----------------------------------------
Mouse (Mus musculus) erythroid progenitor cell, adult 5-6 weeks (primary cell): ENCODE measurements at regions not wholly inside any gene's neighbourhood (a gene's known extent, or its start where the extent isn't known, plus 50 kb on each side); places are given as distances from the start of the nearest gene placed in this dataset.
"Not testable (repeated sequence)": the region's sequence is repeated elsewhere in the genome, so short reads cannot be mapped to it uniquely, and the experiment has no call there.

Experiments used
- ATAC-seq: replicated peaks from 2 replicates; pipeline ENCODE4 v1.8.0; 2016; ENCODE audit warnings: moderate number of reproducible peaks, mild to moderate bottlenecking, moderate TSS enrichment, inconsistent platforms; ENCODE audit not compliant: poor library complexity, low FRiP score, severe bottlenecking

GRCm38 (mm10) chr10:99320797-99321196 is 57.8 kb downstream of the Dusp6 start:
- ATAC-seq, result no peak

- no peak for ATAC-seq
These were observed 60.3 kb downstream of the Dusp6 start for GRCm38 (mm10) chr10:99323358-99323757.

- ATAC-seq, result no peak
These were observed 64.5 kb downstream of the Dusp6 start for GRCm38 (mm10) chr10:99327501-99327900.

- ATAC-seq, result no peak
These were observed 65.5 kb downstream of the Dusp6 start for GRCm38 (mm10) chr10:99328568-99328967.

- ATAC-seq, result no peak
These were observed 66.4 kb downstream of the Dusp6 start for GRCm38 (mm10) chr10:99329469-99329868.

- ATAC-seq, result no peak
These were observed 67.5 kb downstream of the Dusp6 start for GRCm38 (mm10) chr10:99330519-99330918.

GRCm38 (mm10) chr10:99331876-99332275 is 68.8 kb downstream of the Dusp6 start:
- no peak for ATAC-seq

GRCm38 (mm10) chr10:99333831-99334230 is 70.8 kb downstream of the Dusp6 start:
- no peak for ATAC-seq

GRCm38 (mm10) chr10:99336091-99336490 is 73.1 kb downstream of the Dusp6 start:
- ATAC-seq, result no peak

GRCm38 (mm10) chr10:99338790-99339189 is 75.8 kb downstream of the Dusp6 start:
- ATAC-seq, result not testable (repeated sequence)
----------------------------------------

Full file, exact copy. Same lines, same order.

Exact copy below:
Mouse (Mus musculus) erythroid progenitor cell, adult 5-6 weeks (primary cell): ENCODE measurements at regions not wholly inside any gene's neighbourhood (a gene's known extent, or its start where the extent isn't known, plus 50 kb on each side); places are given as distances from the start of the nearest gene placed in this dataset.
"Not testable (repeated sequence)": the region's sequence is repeated elsewhere in the genome, so short reads cannot be mapped to it uniquely, and the experiment has no call there.

Experiments used
- ATAC-seq: replicated peaks from 2 replicates; pipeline ENCODE4 v1.8.0; 2016; ENCODE audit warnings: moderate number of reproducible peaks, mild to moderate bottlenecking, moderate TSS enrichment, inconsistent platforms; ENCODE audit not compliant: poor library complexity, low FRiP score, severe bottlenecking

GRCm38 (mm10) chr10:99320797-99321196 is 57.8 kb downstream of the Dusp6 start:
- ATAC-seq, result no peak

- no peak for ATAC-seq
These were observed 60.3 kb downstream of the Dusp6 start for GRCm38 (mm10) chr10:99323358-99323757.

- ATAC-seq, result no peak
These were observed 64.5 kb downstream of the Dusp6 start for GRCm38 (mm10) chr10:99327501-99327900.

- ATAC-seq, result no peak
These were observed 65.5 kb downstream of the Dusp6 start for GRCm38 (mm10) chr10:99328568-99328967.

- ATAC-seq, result no peak
These were observed 66.4 kb downstream of the Dusp6 start for GRCm38 (mm10) chr10:99329469-99329868.

- ATAC-seq, result no peak
These were observed 67.5 kb downstream of the Dusp6 start for GRCm38 (mm10) chr10:99330519-99330918.

GRCm38 (mm10) chr10:99331876-99332275 is 68.8 kb downstream of the Dusp6 start:
- no peak for ATAC-seq

GRCm38 (mm10) chr10:99333831-99334230 is 70.8 kb downstream of the Dusp6 start:
- no peak for ATAC-seq

GRCm38 (mm10) chr10:99336091-99336490 is 73.1 kb downstream of the Dusp6 start:
- ATAC-seq, result no peak

GRCm38 (mm10) chr10:99338790-99339189 is 75.8 kb downstream of the Dusp6 start:
- ATAC-seq, result not testable (repeated sequence)